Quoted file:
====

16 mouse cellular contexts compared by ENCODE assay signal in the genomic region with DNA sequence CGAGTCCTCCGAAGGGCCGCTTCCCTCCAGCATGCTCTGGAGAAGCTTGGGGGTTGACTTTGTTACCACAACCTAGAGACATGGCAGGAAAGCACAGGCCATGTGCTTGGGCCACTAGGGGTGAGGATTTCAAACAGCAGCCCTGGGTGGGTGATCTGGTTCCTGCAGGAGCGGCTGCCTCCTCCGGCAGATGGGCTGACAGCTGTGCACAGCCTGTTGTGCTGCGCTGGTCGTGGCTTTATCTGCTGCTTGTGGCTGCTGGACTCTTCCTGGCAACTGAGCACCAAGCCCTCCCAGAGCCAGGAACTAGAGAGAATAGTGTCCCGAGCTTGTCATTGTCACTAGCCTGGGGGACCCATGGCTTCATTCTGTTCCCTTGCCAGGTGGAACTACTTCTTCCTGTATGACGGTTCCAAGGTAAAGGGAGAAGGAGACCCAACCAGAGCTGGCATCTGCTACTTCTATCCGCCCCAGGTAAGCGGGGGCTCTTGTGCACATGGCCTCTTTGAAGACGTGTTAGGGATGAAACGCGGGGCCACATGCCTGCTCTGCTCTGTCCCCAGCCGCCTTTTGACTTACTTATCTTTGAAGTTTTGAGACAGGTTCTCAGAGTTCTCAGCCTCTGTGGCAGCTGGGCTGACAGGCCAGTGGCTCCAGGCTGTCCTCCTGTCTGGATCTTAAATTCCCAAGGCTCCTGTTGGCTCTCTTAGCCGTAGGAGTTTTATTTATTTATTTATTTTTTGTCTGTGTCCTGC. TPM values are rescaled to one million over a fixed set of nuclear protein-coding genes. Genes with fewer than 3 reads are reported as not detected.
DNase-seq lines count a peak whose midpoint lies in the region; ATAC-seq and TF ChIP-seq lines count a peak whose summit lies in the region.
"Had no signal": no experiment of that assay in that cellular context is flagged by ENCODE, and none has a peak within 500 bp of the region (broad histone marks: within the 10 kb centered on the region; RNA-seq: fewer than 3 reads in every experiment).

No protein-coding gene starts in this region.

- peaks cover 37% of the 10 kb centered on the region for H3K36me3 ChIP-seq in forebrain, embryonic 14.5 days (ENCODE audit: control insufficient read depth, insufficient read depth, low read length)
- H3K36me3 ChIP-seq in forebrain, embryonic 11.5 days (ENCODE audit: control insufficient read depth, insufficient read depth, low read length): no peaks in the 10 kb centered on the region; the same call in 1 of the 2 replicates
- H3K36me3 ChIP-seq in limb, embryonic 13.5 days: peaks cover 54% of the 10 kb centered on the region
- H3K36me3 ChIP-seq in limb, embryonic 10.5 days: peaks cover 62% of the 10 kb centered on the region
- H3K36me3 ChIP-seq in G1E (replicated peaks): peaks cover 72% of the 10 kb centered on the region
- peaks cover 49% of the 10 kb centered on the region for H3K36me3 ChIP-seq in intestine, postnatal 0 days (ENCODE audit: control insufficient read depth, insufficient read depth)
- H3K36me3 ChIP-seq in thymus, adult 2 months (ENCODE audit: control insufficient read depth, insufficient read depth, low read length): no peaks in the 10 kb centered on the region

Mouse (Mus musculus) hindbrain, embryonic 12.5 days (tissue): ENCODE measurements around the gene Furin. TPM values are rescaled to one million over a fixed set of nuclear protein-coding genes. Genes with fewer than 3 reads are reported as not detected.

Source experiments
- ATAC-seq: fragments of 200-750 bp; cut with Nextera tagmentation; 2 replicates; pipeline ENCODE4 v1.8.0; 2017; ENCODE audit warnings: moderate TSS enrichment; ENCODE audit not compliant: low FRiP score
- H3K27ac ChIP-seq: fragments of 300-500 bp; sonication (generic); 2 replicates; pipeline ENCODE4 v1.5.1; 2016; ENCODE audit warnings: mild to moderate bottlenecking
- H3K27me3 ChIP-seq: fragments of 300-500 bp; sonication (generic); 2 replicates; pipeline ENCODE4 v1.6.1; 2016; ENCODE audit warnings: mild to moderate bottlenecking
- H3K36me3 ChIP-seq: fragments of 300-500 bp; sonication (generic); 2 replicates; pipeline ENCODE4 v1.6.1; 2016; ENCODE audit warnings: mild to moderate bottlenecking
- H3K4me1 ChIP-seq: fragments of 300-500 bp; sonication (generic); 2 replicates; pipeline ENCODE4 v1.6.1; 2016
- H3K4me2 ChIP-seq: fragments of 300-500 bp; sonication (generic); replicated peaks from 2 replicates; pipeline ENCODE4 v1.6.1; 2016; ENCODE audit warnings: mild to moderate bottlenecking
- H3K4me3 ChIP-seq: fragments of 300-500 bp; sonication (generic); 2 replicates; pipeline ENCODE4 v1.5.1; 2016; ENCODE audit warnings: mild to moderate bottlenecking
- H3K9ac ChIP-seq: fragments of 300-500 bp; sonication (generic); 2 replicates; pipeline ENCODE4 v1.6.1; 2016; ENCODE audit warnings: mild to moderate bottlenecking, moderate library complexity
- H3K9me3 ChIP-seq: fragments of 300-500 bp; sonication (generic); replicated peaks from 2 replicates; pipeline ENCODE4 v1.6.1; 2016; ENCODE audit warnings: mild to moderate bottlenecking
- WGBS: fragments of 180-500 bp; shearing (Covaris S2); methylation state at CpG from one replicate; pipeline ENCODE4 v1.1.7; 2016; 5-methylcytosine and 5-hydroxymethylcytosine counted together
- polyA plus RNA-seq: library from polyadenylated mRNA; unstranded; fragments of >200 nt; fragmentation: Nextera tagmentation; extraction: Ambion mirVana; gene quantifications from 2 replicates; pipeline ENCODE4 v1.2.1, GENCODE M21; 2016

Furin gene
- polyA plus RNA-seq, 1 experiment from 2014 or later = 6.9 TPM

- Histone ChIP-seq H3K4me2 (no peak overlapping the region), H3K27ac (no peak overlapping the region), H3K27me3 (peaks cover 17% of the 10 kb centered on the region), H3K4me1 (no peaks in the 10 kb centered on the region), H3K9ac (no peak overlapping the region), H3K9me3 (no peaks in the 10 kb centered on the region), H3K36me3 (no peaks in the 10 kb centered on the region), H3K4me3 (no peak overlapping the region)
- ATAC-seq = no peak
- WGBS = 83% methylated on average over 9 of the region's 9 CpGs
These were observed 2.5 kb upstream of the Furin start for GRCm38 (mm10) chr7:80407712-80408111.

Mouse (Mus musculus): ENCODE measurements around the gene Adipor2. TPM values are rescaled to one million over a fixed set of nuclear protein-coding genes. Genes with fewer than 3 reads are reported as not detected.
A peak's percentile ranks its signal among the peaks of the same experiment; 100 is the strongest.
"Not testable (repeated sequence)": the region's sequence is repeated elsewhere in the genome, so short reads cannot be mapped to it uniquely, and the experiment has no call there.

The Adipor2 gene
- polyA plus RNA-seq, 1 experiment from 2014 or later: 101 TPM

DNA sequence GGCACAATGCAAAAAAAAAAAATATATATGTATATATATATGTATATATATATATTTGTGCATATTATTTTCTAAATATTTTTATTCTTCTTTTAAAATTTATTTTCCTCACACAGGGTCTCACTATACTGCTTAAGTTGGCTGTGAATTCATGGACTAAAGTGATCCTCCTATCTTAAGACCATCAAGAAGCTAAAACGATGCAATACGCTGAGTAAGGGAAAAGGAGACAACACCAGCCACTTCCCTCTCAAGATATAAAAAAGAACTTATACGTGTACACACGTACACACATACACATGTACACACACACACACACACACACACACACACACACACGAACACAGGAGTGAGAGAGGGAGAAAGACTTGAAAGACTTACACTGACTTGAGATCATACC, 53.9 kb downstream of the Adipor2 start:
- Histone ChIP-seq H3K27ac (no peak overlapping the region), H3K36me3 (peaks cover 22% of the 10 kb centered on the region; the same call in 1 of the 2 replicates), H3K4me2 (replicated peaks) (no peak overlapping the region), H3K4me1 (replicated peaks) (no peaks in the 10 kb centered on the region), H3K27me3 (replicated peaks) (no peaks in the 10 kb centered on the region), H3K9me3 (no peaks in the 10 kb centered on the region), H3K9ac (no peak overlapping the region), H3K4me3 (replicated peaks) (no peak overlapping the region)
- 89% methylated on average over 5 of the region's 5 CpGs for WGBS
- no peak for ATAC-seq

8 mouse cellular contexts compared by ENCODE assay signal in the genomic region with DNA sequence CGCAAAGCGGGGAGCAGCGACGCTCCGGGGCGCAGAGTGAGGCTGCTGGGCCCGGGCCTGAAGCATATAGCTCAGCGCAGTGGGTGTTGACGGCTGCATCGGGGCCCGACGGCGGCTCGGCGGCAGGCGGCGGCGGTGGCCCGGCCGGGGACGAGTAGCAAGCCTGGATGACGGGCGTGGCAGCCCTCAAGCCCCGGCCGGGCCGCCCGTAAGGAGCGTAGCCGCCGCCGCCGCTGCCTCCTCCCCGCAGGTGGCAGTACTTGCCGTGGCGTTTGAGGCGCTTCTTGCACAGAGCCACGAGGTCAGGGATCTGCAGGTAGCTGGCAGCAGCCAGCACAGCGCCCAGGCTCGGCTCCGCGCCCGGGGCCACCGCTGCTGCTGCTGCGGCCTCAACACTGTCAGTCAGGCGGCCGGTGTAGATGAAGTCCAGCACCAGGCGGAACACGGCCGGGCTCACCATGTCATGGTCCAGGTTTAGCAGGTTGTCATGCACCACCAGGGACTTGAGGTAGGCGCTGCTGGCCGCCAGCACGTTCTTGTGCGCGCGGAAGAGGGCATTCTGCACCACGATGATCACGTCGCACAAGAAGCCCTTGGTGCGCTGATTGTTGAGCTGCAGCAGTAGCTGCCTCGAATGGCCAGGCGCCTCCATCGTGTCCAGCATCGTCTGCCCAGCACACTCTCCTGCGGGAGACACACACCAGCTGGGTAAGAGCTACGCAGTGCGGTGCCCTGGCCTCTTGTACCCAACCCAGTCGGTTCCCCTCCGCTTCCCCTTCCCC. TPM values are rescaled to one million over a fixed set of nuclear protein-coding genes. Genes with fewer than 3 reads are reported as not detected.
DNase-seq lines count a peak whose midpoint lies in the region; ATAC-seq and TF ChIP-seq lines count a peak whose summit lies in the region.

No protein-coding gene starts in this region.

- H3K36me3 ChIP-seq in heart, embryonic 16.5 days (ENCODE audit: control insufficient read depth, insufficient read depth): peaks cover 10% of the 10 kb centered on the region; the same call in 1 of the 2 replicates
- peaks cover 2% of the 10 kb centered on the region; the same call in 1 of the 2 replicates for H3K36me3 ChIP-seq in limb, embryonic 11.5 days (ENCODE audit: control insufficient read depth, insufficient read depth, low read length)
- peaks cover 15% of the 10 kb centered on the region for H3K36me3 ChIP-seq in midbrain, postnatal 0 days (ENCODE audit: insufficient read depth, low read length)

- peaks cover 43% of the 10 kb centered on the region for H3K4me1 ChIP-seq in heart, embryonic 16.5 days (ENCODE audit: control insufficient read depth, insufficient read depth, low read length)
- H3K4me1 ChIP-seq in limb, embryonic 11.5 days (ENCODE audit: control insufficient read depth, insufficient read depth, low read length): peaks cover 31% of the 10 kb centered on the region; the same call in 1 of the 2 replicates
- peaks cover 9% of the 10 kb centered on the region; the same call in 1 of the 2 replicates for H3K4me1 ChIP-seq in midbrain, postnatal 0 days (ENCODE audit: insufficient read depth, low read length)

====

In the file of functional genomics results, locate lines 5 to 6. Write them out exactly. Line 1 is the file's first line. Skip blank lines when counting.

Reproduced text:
- peaks cover 37% of the 10 kb centered on the region for H3K36me3 ChIP-seq in forebrain, embryonic 14.5 days (ENCODE audit: control insufficient read depth, insufficient read depth, low read length)
- H3K36me3 ChIP-seq in forebrain, embryonic 11.5 days (ENCODE audit: control insufficient read depth, insufficient read depth, low read length): no peaks in the 10 kb centered on the region; the same call in 1 of the 2 replicates